Opp’s sewer, water charges going up $8.50 in April

Published 12:20 am Wednesday, January 18, 2017

Opp Utilities customers will see an $8.50 increase in their bills come April – the first of a series of increases headed their way.

At Tuesday’s Opp Utilities Board meeting, Jim Marshall, of Jackson Thornton Utilities Consultants, reviewed rate information that presented to board members in 2014. No rate action was taken after the recommendations were made.

Marshall told the Utilities Board, which consists of Chairwoman Becky Bracke, Skipper Spurlin, LaVaughn Hines, Charles Willis and Joe Richburg, that they need to have enough money coming in to operate sufficiently, have revenue to reinvest in infrastructure and pump into the city’s general fund.

However, the rates also need to be fair and equitable, which means that everyone should be paying their fair share. He also said the board needs to consider affordability and ability to pay. Numbers presented were based on fiscal year 2013.

The water system needs $1.24 million in revenue to operate, he said.

Utilities Director Stacey Parker said the number would be approximately $24,000 more currently with changes to the fire hydrant rental.

The water system only collected $868,712 in FY2013, which meant the water system was underfunded by $400,000.

The sewer side looks much worse.

It needed $1.45 million to operate, but only collected $687,707, which means that it had shortfall of nearly $770,000 in FY2013.

Marshall said the utilities department had a long way to go to get to full recovery, which means they bring in what they need to cover their costs.

“That hole wasn’t dug overnight,” he said. “I suggested a tiered approach to full recovery.”

Marshall said he started working with the utilities department in 2006 and made some progress. He said they saw positive rate action in 2008, and the last rate increase was in 2011.

Additionally, the utilities department went from giving the city $1 million a year four years ago to $2 million a year for payments in lieu of taxes.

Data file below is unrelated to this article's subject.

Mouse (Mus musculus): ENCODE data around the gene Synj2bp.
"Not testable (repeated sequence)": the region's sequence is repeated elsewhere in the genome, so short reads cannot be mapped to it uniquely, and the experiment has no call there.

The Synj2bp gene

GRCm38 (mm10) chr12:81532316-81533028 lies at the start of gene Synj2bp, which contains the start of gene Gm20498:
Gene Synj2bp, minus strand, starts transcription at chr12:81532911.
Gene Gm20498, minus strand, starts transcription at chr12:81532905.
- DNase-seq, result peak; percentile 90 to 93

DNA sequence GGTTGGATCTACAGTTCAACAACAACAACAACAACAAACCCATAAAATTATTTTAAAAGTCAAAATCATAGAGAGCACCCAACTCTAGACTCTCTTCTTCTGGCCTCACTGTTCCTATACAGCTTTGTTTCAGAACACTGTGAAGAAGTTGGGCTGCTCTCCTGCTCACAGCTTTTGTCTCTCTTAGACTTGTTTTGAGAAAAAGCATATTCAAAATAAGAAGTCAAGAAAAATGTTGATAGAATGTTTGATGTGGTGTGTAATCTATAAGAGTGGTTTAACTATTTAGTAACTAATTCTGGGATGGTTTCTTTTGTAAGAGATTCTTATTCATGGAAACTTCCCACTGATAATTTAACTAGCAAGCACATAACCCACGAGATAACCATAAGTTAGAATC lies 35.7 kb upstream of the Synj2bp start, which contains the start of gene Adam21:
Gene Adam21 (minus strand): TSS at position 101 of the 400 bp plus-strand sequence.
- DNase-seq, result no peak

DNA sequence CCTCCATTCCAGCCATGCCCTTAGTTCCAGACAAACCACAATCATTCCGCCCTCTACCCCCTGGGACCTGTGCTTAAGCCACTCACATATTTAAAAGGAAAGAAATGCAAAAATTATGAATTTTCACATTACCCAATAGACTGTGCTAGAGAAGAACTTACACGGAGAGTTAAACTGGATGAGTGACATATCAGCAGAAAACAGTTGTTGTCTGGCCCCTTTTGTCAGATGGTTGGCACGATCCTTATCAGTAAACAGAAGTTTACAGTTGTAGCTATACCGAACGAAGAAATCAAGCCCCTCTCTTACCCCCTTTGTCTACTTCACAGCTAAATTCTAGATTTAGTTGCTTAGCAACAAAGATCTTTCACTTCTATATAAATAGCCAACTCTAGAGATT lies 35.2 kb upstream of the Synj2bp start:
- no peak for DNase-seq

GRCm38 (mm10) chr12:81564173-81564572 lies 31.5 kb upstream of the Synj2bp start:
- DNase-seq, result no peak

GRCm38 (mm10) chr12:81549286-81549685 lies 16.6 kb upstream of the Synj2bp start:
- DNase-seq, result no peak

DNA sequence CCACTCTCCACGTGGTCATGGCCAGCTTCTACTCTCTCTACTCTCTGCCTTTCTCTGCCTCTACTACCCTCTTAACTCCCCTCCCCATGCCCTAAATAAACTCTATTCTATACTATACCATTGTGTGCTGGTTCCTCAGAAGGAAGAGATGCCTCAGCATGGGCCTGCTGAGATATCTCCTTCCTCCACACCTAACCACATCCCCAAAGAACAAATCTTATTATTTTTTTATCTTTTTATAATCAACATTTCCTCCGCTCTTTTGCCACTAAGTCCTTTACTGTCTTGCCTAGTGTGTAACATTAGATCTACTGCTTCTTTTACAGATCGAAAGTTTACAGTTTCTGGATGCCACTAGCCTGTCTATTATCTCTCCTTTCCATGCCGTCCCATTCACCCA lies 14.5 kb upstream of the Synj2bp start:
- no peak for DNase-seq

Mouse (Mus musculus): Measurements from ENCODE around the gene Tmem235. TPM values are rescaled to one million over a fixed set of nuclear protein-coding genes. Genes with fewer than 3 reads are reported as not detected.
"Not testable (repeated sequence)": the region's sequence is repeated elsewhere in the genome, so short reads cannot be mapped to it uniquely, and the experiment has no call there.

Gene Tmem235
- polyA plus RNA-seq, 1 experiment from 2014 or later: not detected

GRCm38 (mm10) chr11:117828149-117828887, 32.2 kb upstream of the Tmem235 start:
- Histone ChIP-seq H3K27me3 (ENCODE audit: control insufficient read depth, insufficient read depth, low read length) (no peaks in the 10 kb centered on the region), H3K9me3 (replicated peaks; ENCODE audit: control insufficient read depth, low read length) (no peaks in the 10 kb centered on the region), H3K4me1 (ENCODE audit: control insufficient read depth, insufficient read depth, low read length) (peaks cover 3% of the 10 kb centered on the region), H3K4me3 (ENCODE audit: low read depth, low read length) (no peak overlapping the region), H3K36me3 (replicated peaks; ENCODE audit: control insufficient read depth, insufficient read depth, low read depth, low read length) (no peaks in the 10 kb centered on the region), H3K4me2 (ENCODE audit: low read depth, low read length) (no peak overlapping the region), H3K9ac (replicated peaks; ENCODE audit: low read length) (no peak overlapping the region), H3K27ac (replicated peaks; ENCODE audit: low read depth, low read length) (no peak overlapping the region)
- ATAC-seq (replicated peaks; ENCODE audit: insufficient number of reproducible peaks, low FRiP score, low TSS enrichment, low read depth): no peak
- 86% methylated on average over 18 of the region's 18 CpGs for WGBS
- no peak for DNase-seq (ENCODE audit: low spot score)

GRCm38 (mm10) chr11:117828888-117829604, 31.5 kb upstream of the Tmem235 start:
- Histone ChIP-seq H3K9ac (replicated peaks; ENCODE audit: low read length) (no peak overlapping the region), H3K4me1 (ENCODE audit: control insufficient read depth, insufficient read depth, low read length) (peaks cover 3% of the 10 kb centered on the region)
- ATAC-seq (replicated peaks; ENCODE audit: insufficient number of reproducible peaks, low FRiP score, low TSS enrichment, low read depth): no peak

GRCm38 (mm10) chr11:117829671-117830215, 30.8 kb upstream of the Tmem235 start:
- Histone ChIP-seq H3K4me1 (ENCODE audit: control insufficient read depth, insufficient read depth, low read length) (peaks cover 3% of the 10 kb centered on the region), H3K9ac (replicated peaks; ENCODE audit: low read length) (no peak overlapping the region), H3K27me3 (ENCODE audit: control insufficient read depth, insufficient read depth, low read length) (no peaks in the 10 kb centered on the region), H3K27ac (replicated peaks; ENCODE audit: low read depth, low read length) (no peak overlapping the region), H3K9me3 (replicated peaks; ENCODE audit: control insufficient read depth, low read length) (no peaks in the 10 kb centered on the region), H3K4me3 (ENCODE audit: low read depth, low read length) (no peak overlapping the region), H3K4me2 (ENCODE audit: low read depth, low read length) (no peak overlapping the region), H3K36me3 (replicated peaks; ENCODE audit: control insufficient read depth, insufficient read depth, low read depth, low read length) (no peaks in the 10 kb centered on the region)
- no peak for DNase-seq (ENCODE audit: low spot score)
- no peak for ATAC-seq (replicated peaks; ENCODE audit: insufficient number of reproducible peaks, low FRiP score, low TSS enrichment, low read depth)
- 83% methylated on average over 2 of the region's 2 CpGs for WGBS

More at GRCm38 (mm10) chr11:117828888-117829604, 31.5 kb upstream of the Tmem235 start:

The board acknowledged if they didn’t pass on some rate action to the consumer, they would eventually not be able to send money to the city.

The electric department operates at 105 percent recovery, which essentially takes care of the shortfall in the water department, but still leaves the three systems in a $776,000 shortfall.

Willis said that it had been a mistake for them to cover the water and sewer from other places.

Based on FY2013 numbers, the electric department is at 105 percent recovery; water at 68 percent; and sewer at 47 percent. Marshall said to get to full recovery, the system would have to more than double its current rates.

Board members decided on a four-year plan that would start with a customer charge increase on the April bill of $2.50 for the water and $6 for the sewer. They will also implement another $8.50 increase on Oct. 1.

The increases are expected to create an extra $199,000 in two years on water and $385,000 on sewer in two years.

Marshall said that since the board is setting the increase as a customer charge it’s fixed revenue.

With the increases it will put the sewer system at 74 percent recovery and the water system at 84 percent recovery.

In two years, the board will commission another study to see how implementation based on FY2013 numbers has helped the recovery.

“No one wants to go up,” Bracke said. “Sometimes in politics, you let things get in your way of making business decisions. I don’t want to be that way.”

Hines said people are terrified of getting their light bills.

“This is really, really hard,” Bracke said. “It breaks my heart, but we have to run this like a business.”

Parker said that it will make accounting and budgeting easier.

He also told the board that the city lost out on a Community Block Development Grant last year because their rates were considered too low.